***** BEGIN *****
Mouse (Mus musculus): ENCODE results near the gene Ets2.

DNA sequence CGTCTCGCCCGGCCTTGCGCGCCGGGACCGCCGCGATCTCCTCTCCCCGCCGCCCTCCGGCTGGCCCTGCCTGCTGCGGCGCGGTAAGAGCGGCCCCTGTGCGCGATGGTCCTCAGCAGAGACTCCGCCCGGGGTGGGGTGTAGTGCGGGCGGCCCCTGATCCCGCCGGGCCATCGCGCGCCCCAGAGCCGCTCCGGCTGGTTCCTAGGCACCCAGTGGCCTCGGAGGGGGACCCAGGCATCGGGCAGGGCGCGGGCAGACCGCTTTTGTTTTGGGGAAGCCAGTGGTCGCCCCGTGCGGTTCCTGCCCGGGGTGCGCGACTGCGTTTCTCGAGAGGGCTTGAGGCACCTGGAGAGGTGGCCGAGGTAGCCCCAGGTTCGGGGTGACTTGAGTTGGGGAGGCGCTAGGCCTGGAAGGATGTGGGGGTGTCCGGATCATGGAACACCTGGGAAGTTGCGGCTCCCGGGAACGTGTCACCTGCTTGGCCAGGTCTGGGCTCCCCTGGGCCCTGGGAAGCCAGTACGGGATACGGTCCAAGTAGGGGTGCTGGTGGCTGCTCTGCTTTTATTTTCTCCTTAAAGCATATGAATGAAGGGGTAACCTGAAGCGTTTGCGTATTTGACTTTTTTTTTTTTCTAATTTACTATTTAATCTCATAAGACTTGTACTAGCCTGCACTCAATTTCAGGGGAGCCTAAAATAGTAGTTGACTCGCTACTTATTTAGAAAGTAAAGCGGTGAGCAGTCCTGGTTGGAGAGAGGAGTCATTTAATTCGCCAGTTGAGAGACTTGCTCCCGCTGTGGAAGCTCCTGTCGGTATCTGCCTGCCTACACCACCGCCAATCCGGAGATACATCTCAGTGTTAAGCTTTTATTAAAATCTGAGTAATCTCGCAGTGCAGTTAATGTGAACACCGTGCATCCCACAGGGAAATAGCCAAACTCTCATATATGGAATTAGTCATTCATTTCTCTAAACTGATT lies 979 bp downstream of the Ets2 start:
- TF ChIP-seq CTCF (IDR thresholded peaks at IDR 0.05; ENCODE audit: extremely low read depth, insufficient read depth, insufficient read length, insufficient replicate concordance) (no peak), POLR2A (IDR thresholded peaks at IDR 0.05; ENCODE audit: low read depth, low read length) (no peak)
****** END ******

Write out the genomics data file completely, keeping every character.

Mouse (Mus musculus): ENCODE results near the gene Ets2.

DNA sequence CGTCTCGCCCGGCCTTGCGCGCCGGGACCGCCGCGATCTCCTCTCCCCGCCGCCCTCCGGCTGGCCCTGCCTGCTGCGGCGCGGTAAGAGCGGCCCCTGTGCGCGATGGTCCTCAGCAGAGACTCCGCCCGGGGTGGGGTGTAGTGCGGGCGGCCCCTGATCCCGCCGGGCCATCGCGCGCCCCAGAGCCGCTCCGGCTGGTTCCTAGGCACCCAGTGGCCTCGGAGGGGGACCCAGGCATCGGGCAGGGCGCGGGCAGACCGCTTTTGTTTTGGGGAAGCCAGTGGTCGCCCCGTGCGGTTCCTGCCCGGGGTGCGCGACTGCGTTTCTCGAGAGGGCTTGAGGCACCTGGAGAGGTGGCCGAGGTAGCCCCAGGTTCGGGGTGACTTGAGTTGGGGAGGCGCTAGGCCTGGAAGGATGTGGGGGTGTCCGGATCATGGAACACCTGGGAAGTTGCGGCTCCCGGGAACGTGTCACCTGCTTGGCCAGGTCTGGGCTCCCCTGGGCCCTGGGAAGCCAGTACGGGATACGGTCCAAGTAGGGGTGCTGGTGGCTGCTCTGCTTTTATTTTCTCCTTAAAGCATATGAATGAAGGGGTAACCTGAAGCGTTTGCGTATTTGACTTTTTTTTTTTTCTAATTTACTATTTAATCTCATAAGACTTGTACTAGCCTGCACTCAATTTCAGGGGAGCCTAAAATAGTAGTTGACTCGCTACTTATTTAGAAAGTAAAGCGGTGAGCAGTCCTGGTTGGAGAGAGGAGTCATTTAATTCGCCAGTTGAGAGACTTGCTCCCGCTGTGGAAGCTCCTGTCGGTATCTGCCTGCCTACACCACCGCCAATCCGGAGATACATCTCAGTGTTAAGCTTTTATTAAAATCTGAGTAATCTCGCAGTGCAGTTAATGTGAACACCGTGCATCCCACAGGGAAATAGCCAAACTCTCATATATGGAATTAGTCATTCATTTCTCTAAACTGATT lies 979 bp downstream of the Ets2 start:
- TF ChIP-seq CTCF (IDR thresholded peaks at IDR 0.05; ENCODE audit: extremely low read depth, insufficient read depth, insufficient read length, insufficient replicate concordance) (no peak), POLR2A (IDR thresholded peaks at IDR 0.05; ENCODE audit: low read depth, low read length) (no peak)